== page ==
From the Qu’ran – Love of God
      Aal ‘Imran 3:64 – “Say: O People of the Scripture! Come to a common word between us and you: that we shall worship none but God, and that we shall ascribe no partner unto Him, and that none of us shall take others for lords beside God. And if they turn away, then say: Bear witness that we are they who have surrendered (unto Him).”

      September 13, 2010 at 3:47 pm |
  3. readthebook

    The concept of "Mairaj" should be compulsory reading for all these Abrahamic faith uniters – when Mohammad flew on the wings of Gabriel to Jerusalem and prayed with Moses, Abraham, and Jesus on the temple mount – then ascended to the Heavens on a white winged horse for his audience with God. This is what unites all three faiths and marginalizes the differences and divisiveness.

    September 13, 2010 at 1:26 pm |
  4. Arben

    If you want to be free of all this non-sense and finally understand the truth please read the works of J.Krishnamurti. Just listen to once of his talks and you will begin to understand where religions and everything falls. He has been dead for awhile now but there is a website with most of his talks on video/audio worldwide. The website url is http://www.jkrishnamurti.org

    September 13, 2010 at 1:20 pm |
  5. Johnna

    People, people, people, when will you learn that the God you pray to is within yourself and only you have the power to bring your God to life. To divide into religious sects is to divide the human race from being as one! (Note: I don't think I wrote this by myself as it is not in my nature to elaborate on such a subject???????)

    September 13, 2010 at 1:19 pm |
  6. Perry

    See "The Islamization Of Paris, A warning to west " on Youtube.

    Also see Speech by Geert Wilders at Ground Zero either on Youtube or Google it.

    Read about him on FaithFreedom.org

    September 13, 2010 at 1:18 pm |
    • Kate

      @Perry

      So the best you can come up with is a protest of the squelching of religious freedoms by a government that supports pedophiles, and the narration of a ultra-socialist nationalist?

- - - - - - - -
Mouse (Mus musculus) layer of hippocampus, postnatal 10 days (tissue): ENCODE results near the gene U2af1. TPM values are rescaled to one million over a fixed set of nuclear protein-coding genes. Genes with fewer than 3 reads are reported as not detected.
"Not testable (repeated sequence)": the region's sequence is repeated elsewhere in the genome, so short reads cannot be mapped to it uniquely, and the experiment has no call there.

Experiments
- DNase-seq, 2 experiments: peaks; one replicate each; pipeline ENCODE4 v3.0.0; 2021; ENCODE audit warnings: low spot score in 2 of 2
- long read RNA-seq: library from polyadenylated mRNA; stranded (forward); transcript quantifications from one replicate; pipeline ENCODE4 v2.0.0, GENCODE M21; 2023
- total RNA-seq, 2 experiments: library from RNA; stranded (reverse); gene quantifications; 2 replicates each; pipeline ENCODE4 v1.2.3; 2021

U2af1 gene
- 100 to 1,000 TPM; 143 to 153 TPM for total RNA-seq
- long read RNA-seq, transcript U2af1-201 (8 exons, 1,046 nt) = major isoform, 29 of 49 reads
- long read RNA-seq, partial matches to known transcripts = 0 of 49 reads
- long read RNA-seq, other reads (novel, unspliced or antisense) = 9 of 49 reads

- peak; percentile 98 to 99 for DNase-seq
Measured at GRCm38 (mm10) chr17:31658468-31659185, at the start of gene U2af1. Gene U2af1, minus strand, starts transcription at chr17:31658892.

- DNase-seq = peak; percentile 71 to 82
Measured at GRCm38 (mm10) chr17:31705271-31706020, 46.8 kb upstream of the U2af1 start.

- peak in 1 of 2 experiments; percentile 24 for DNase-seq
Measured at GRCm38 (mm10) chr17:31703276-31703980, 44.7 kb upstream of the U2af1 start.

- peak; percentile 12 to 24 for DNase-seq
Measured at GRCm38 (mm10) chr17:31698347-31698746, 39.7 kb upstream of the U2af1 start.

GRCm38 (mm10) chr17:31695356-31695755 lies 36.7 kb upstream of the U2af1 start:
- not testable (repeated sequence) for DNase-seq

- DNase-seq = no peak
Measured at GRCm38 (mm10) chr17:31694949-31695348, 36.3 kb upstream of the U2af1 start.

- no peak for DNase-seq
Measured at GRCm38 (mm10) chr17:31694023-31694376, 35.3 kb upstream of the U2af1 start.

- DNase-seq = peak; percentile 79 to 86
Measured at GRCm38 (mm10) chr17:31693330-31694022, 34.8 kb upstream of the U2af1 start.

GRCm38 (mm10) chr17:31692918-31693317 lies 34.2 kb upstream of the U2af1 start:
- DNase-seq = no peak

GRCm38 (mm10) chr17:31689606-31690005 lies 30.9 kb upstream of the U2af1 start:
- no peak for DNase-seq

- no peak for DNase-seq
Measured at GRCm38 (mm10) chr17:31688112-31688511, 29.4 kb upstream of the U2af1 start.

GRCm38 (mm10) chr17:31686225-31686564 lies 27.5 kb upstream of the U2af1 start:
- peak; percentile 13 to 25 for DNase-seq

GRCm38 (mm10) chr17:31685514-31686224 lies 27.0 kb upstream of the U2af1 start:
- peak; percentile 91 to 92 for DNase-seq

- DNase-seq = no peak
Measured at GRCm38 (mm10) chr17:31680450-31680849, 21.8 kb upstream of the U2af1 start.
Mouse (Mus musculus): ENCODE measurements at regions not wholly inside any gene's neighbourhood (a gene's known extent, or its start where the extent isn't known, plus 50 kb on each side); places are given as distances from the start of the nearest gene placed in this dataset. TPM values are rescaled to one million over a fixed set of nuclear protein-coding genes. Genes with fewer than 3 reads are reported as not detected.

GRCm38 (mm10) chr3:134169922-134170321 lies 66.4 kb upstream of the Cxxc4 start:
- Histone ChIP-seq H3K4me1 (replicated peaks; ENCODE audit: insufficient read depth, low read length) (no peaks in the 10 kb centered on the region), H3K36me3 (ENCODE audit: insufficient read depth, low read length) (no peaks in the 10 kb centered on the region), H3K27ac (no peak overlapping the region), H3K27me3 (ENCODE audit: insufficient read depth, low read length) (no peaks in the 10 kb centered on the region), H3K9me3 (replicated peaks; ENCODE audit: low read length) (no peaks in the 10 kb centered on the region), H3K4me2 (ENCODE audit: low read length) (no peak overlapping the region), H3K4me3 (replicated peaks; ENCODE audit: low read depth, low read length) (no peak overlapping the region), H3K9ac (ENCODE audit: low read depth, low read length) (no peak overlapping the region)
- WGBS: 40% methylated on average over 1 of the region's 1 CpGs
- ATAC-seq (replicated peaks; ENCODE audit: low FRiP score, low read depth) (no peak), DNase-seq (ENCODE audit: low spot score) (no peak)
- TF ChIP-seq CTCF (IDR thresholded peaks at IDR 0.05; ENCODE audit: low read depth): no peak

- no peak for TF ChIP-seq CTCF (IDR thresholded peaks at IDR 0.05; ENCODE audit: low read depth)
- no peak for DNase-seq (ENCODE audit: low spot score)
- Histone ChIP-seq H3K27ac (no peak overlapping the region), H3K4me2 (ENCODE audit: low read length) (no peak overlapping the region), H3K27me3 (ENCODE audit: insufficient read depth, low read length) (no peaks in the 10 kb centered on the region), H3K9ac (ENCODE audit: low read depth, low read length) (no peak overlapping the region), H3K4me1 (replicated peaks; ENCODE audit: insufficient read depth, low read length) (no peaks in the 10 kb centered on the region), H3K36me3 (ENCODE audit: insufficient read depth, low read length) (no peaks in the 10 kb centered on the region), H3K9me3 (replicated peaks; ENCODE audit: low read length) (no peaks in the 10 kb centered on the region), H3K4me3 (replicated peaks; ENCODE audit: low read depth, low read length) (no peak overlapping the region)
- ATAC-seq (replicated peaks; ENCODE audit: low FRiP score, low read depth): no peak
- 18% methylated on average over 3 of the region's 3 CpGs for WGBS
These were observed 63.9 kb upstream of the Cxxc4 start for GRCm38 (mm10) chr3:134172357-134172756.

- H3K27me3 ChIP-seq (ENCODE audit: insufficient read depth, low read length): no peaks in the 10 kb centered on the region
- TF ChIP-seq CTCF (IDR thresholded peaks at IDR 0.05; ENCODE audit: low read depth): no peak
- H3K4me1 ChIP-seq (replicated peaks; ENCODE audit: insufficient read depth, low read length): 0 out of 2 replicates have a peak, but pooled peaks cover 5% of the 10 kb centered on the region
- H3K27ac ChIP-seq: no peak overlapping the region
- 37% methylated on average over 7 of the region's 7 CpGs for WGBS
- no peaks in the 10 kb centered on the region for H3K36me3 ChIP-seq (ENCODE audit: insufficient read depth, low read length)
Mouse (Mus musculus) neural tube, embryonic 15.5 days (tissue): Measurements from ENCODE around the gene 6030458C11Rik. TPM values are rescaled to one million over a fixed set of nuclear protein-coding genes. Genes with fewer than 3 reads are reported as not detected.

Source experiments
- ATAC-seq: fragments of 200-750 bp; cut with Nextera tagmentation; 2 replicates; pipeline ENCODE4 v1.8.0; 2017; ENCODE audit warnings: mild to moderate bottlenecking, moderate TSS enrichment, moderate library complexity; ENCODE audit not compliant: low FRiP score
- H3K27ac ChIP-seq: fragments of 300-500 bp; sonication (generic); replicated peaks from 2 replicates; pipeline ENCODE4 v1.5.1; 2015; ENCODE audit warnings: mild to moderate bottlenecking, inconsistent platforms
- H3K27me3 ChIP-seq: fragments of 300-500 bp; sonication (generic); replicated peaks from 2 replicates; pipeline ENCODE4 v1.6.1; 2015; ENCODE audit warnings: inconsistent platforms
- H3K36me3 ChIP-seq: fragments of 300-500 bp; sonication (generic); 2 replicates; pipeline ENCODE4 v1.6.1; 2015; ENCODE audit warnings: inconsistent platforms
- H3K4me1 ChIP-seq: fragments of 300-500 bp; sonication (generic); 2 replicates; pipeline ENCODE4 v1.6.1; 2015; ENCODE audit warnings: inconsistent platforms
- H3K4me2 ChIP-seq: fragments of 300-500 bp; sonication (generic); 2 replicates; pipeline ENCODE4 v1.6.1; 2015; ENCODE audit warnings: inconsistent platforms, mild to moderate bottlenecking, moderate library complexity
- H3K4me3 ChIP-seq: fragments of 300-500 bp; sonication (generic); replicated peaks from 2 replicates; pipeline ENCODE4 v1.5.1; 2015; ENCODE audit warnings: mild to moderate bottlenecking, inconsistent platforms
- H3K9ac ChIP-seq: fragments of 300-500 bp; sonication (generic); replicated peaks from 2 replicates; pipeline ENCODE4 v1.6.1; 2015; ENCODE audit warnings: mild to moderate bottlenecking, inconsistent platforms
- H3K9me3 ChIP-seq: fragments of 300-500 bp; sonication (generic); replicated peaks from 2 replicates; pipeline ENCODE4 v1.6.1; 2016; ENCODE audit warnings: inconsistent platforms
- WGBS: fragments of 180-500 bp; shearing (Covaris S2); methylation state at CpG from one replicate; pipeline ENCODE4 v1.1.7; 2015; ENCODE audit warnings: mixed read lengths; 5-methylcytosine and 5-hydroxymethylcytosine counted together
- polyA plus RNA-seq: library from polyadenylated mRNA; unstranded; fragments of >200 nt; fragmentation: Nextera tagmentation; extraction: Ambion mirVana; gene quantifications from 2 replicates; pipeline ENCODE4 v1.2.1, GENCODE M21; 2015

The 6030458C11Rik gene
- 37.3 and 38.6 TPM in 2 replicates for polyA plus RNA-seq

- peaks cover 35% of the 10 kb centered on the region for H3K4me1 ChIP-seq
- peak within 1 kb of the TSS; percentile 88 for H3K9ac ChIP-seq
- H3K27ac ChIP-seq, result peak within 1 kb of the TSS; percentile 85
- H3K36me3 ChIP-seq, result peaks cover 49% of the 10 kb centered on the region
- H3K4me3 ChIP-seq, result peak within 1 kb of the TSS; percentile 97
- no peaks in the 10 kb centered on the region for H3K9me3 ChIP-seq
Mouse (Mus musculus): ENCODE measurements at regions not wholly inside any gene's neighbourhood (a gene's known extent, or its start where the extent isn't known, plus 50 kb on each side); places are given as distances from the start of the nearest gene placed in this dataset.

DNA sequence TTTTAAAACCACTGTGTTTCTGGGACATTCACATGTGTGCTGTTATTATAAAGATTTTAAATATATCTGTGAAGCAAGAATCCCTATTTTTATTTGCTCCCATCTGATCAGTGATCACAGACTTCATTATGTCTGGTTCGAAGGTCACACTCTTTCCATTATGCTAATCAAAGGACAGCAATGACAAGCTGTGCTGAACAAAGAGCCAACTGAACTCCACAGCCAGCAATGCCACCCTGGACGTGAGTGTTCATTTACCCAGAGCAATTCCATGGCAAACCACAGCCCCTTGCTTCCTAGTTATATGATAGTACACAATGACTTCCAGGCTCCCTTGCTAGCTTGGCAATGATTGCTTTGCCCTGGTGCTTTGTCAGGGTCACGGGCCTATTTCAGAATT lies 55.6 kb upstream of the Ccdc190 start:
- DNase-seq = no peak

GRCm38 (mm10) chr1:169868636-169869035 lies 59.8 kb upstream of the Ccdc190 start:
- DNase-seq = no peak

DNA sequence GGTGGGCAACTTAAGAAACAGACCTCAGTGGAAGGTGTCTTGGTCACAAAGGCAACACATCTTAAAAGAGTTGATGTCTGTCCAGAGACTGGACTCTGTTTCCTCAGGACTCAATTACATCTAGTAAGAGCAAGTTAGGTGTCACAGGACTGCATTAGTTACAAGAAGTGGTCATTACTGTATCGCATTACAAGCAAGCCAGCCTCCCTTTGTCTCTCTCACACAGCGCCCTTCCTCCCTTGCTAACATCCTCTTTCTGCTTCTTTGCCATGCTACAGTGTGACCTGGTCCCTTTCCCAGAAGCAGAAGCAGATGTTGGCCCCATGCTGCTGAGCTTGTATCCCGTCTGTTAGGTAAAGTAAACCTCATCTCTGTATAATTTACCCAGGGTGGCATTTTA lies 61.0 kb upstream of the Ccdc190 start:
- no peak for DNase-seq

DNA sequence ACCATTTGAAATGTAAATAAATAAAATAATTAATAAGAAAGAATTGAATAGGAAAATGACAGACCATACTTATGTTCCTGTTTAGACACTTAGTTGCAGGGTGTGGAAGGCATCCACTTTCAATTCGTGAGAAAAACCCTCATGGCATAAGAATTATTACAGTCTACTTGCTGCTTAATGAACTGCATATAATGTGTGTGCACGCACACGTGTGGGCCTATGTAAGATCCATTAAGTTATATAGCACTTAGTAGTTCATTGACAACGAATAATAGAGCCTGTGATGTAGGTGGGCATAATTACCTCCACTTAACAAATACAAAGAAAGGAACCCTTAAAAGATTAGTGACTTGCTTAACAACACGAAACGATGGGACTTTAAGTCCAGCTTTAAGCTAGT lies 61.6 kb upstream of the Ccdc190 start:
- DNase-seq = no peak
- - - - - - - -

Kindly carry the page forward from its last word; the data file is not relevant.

You're picking some really skewed examples to hold up – especially the latter. Do you admire Wilders' opinion of the Holocaust too?

      Just sayin'

      September 13, 2010 at 1:34 pm |
  7. angel

    The disease isn't religion or faith, it is the ego of man. It is the ego that makes the distinction between "me" & "them". The same ego that pits one "god" against another is the same ego that will have a 2 year old smash another 2 year old's head for "my" toy, though he may not yet have been exposed 2 violence. I would also like 2 mention that the Torah is comprised of the first 5 books of the bible. The Quran instructs all muslims 2 go back & read ALL scriptures before Al Quran was revealed 2 muhammad in a cave in Qumran.

    September 13, 2010 at 1:14 pm |
  8. SomeTruth

    Guess what, steve... they say the same thing about you.

    Who is correct? Neither

    All religion is myth and fantasy.

    September 13, 2010 at 1:14 pm |
  9. Reality

    What should be read from all pulpits but unfortunantly never will be.

    For new members only:

    It is the Muslims that should burn their copies of the koran for the 1400 year old con job that is pulled on them daily by the imams and ayatollahs. Christians should burn their copies of the NT for the 2000 year old con job that has been perpetuated on them by popes, bishops, priests, ministers and evangelicals. And Jews should burn their copies of the OT/Torah for the 6000 year old con job pulled on them by their past and current rabbis.

    Of course, because of the following, there will be no people to preach to so it is a mute point:

    Recognizing the flaws, follies and frauds in the foundations of Islam, Judaism and Christianity by the "bowers", kneelers" and "pew peasants" will converge these religions into some simple rules of life. No koran, bible, clerics, nuns, monks, imams, evangelicals, ayatollahs, rabbis, professors of religion or priests needed or desired. Ditto for houses and classes of "worthless worship" aka mosques, churches, basilicas, cathedrals, temples and synagogues.